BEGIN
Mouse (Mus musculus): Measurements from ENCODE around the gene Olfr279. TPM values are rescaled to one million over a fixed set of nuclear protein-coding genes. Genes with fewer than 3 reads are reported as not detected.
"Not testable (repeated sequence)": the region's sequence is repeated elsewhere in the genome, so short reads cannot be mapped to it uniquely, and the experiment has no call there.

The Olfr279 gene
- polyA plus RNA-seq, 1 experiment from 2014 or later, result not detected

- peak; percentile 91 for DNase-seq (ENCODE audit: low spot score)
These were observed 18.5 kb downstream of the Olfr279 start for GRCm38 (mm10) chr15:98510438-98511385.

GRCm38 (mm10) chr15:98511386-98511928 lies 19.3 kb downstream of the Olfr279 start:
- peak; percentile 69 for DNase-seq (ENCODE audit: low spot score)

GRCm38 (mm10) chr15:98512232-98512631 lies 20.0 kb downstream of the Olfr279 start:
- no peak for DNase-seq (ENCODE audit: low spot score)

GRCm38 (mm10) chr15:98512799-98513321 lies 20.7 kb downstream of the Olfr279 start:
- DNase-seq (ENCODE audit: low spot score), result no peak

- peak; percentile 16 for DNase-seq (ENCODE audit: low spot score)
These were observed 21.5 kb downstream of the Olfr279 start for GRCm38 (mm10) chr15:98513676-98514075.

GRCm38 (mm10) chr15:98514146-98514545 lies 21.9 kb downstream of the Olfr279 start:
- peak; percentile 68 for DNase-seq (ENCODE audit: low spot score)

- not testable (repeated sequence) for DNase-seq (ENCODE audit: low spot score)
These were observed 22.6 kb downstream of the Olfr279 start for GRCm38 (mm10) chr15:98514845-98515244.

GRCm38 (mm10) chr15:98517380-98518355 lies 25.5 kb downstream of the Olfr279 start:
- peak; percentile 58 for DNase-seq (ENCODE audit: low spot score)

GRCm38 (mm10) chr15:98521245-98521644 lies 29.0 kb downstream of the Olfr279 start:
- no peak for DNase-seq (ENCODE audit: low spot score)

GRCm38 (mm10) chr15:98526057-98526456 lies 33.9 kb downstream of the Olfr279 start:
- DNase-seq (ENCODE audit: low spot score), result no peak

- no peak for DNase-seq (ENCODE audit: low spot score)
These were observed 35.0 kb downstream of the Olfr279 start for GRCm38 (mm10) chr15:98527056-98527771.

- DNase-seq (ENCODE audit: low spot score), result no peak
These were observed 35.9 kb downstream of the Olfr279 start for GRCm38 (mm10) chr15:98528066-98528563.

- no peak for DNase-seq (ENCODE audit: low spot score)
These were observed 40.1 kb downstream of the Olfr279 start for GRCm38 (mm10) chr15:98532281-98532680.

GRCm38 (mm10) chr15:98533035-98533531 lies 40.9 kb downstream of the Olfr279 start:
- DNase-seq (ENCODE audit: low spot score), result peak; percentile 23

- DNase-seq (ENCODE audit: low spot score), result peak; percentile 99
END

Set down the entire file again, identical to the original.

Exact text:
Mouse (Mus musculus): Measurements from ENCODE around the gene Olfr279. TPM values are rescaled to one million over a fixed set of nuclear protein-coding genes. Genes with fewer than 3 reads are reported as not detected.
"Not testable (repeated sequence)": the region's sequence is repeated elsewhere in the genome, so short reads cannot be mapped to it uniquely, and the experiment has no call there.

The Olfr279 gene
- polyA plus RNA-seq, 1 experiment from 2014 or later, result not detected

- peak; percentile 91 for DNase-seq (ENCODE audit: low spot score)
These were observed 18.5 kb downstream of the Olfr279 start for GRCm38 (mm10) chr15:98510438-98511385.

GRCm38 (mm10) chr15:98511386-98511928 lies 19.3 kb downstream of the Olfr279 start:
- peak; percentile 69 for DNase-seq (ENCODE audit: low spot score)

GRCm38 (mm10) chr15:98512232-98512631 lies 20.0 kb downstream of the Olfr279 start:
- no peak for DNase-seq (ENCODE audit: low spot score)

GRCm38 (mm10) chr15:98512799-98513321 lies 20.7 kb downstream of the Olfr279 start:
- DNase-seq (ENCODE audit: low spot score), result no peak

- peak; percentile 16 for DNase-seq (ENCODE audit: low spot score)
These were observed 21.5 kb downstream of the Olfr279 start for GRCm38 (mm10) chr15:98513676-98514075.

GRCm38 (mm10) chr15:98514146-98514545 lies 21.9 kb downstream of the Olfr279 start:
- peak; percentile 68 for DNase-seq (ENCODE audit: low spot score)

- not testable (repeated sequence) for DNase-seq (ENCODE audit: low spot score)
These were observed 22.6 kb downstream of the Olfr279 start for GRCm38 (mm10) chr15:98514845-98515244.

GRCm38 (mm10) chr15:98517380-98518355 lies 25.5 kb downstream of the Olfr279 start:
- peak; percentile 58 for DNase-seq (ENCODE audit: low spot score)

GRCm38 (mm10) chr15:98521245-98521644 lies 29.0 kb downstream of the Olfr279 start:
- no peak for DNase-seq (ENCODE audit: low spot score)

GRCm38 (mm10) chr15:98526057-98526456 lies 33.9 kb downstream of the Olfr279 start:
- DNase-seq (ENCODE audit: low spot score), result no peak

- no peak for DNase-seq (ENCODE audit: low spot score)
These were observed 35.0 kb downstream of the Olfr279 start for GRCm38 (mm10) chr15:98527056-98527771.

- DNase-seq (ENCODE audit: low spot score), result no peak
These were observed 35.9 kb downstream of the Olfr279 start for GRCm38 (mm10) chr15:98528066-98528563.

- no peak for DNase-seq (ENCODE audit: low spot score)
These were observed 40.1 kb downstream of the Olfr279 start for GRCm38 (mm10) chr15:98532281-98532680.

GRCm38 (mm10) chr15:98533035-98533531 lies 40.9 kb downstream of the Olfr279 start:
- DNase-seq (ENCODE audit: low spot score), result peak; percentile 23

- DNase-seq (ENCODE audit: low spot score), result peak; percentile 99